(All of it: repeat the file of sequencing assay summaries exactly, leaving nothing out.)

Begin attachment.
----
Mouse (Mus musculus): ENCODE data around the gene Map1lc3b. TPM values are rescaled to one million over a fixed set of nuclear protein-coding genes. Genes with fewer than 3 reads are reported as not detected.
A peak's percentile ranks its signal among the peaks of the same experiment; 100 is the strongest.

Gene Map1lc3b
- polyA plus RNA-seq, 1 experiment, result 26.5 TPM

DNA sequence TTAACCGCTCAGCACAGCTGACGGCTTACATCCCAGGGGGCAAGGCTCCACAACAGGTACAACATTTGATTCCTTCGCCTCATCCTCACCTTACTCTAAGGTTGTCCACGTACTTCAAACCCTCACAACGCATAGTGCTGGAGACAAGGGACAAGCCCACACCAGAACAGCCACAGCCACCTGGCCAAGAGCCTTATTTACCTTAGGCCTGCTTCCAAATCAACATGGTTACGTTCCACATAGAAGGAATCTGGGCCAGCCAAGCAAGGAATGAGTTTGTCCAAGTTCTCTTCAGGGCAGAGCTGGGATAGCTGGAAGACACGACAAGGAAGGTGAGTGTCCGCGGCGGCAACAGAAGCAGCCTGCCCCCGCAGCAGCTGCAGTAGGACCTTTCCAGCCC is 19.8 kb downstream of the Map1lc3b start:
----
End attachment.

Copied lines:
Mouse (Mus musculus): ENCODE data around the gene Map1lc3b. TPM values are rescaled to one million over a fixed set of nuclear protein-coding genes. Genes with fewer than 3 reads are reported as not detected.
A peak's percentile ranks its signal among the peaks of the same experiment; 100 is the strongest.

Gene Map1lc3b
- polyA plus RNA-seq, 1 experiment, result 26.5 TPM

DNA sequence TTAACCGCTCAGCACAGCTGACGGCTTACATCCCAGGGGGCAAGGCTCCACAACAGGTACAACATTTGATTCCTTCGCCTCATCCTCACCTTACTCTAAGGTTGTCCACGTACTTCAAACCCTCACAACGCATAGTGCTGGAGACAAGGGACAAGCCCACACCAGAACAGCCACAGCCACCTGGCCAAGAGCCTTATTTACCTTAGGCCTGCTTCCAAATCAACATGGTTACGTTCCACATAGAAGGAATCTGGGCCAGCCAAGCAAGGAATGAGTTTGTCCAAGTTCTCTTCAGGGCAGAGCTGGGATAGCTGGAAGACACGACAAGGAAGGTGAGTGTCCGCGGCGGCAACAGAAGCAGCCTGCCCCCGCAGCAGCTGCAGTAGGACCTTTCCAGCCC is 19.8 kb downstream of the Map1lc3b start: